While it can be hard to know what healthcare expenses to anticipate throughout the year, and therefore what plan to select, you can get a general idea of costs based on previous years. Do you go to the doctor regularly? Do you have a pre-existing condition? Do you anticipate expanding your family this year? All good questions to ask yourself when picking a plan. Answers to these questions, and others, can help you decide between plans that have lower monthly premiums and higher out of pocket costs or higher monthly premiums and lower out of pocket costs. Again, it is all about trying to find the right balance and saving you the most money.

When choosing a health insurance plan start by reading through the summary of benefits. Whether you are signing up for insurance through an employer, the government, or through school, a summary of benefits should be available for you to compare your options. The summary of benefits will explain the costs associated with each plan and what it covers.

Some items to look for when comparing options:

  • Monthly Premiums – How much is this going to cost you per month?
    • Higher premiums might be better if:
      • You see a primary physician or specialist frequently.
      • You frequently need emergency care.
      • You take expensive or brand-name medications on a regular basis.
      • You have a planned surgery coming up.
      • You have been diagnosed with a chronic condition such as diabetes.
    • Lower premiums might be a better option if:
      • You can’t afford the higher monthly premiums.
      • You’re in good health and rarely see a doctor outside of your yearly visit.
    • Out-of-Pocket Costs – Compare costs such as copays, deductibles, prescription coverage etc. to get a better idea of what healthcare is going to cost you in addition to the monthly premium.
    • Type of Insurance Plan – Refer back to our acronyms cheat sheet. What do your options look like?
    • Provider Network – Do you already have an established network of preferred doctors? If so, check to see if your new plan covers these practitioners. If not, you may need to look at a different plan or start looking for new in-network practitioners.
    • Benefits – What all is included in the plan? Some options may have better coverage and might include things like physical therapy, fertility treatments or mental health care, emergency coverage, etc. What services do you anticipate needing? This might help to narrow down which plan is right for you.

There are lots of things to consider when signing up for a health insurance plan, including health status, dependent status, and budget. What type of coverage you need is going to change throughout your life. Do your research so that you are prepared ahead of enrollment periods to make the best selection for what you need in the moment.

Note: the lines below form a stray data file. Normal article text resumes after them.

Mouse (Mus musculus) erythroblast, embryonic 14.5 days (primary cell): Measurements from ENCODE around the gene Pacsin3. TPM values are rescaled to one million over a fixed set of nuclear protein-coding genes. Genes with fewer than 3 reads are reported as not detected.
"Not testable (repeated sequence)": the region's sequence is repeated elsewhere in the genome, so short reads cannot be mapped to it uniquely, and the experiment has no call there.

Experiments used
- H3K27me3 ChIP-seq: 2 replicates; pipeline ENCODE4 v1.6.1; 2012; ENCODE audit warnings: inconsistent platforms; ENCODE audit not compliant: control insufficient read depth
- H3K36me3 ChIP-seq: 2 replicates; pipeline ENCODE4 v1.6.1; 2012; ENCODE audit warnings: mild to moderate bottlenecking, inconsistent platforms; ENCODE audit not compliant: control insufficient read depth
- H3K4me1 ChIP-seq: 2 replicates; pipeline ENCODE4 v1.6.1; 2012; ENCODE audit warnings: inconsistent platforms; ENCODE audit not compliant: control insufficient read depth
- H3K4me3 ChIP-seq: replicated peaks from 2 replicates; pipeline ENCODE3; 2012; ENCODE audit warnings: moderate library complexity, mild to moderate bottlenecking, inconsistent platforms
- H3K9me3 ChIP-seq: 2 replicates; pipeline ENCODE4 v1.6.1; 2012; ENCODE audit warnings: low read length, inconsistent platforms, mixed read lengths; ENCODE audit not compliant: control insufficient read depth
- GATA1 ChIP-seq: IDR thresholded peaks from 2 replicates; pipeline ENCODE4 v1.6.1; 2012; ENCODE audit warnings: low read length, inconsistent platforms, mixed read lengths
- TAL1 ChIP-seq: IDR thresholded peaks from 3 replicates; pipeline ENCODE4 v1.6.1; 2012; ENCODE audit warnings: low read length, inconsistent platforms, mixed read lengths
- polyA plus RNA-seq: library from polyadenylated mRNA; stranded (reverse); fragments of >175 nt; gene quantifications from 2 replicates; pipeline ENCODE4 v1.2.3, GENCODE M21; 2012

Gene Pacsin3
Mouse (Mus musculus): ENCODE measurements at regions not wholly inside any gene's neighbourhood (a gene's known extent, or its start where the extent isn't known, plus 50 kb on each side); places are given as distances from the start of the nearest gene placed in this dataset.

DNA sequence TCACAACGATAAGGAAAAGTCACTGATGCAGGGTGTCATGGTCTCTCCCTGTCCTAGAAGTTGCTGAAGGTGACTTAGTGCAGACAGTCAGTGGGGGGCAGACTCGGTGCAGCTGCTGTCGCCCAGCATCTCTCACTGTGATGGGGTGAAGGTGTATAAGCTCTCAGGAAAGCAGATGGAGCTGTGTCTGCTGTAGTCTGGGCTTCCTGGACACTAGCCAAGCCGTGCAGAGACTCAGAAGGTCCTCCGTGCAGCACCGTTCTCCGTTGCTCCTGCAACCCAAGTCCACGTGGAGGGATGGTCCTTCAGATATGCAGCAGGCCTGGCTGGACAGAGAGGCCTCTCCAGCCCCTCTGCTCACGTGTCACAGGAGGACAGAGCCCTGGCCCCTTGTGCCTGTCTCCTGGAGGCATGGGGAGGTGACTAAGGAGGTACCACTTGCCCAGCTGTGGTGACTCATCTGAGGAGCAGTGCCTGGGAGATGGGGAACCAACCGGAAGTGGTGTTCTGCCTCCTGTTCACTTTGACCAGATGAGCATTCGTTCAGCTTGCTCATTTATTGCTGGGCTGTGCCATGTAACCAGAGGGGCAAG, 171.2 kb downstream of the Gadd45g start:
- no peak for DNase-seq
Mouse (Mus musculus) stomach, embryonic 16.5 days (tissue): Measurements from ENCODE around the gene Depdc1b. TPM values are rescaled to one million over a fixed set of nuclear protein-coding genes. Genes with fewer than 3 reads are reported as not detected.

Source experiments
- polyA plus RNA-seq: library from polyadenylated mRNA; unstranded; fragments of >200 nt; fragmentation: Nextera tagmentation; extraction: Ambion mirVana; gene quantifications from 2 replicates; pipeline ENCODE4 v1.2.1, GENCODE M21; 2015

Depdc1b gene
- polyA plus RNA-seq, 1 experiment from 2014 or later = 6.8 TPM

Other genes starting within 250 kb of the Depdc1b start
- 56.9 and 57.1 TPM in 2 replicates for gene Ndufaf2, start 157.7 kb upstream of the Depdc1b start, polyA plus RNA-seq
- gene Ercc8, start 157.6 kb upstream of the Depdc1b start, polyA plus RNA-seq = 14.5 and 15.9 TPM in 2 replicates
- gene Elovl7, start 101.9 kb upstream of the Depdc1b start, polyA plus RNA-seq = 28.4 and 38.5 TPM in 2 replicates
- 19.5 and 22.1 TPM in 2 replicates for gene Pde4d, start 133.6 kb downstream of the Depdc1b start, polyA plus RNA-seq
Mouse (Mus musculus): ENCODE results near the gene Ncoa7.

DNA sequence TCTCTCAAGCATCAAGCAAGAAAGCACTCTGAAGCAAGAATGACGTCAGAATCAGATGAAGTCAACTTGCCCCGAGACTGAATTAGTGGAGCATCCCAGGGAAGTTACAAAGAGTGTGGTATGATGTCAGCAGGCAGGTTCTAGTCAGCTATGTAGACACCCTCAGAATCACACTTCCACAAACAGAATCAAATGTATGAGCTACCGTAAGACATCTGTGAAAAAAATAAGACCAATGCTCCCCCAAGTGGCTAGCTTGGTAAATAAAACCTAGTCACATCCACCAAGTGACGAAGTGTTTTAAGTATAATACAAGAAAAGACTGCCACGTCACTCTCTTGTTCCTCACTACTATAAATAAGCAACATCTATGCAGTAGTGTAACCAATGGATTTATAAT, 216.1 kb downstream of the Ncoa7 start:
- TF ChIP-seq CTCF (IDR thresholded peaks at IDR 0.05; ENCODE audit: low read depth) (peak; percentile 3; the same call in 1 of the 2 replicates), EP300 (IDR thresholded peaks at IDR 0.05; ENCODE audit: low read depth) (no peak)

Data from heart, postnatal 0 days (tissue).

Ohio State students are required to hold some kind of health insurance. If you are an international student, you are required to sign up for insurance through the Student Health Insurance policy. If you are a domestic student enrolled in a degree program and enrolled in at least six (6) credit hours for undergraduates, at least four (4) credit hours for graduate and professional students and at least three (3) credit hours for post-candidacy doctoral students are automatically enrolled in this insurance plan. Domestic students have the option to withdraw from the Student Health Insurance plan if they have coverage elsewhere. For more information on Student Health Insurance visit the Student Health Insurance website and read their FAQs page for answers to common questions.


Health Insurance Literacy: Student Health Insurance (osu.edu)

Understanding Health Insurance (medicalbillingandcoding.org)

How to Choose Health Insurance: Your Step-by-Step Guide – NerdWallet

-Jordan Helcbergier, Wellness Coordinator

Spiritual or Religious? What is the Difference?

Spirituality and religion are often used interchangeably to describe someone’s faith or existential views; however, these two words hold very different meanings. They share similar qualities and can certainly be talked about together, but they still consist of different concepts.

Religion is defined as “the belief in and worship of a superhuman power or powers, especially a God or gods, and as a particular system of faith and worship”. Religion tends to follow more specific or outlines rules, rituals, or traditions that members follow. Members of the same religion typically identify as a community. While people within the same religion can have differing beliefs, they are related by common factors that the particular religion has to offer.

Spirituality is more difficult to define and is more abstract as far as practice and implementation. The dictionary definition of spirituality is “the quality of being concerned with the human spirit or soul as opposed to material or physical things”. Other definitions and interpretations include “the personal quest for meaning in life” and “anything involved in feeding the soul of the practicing person”.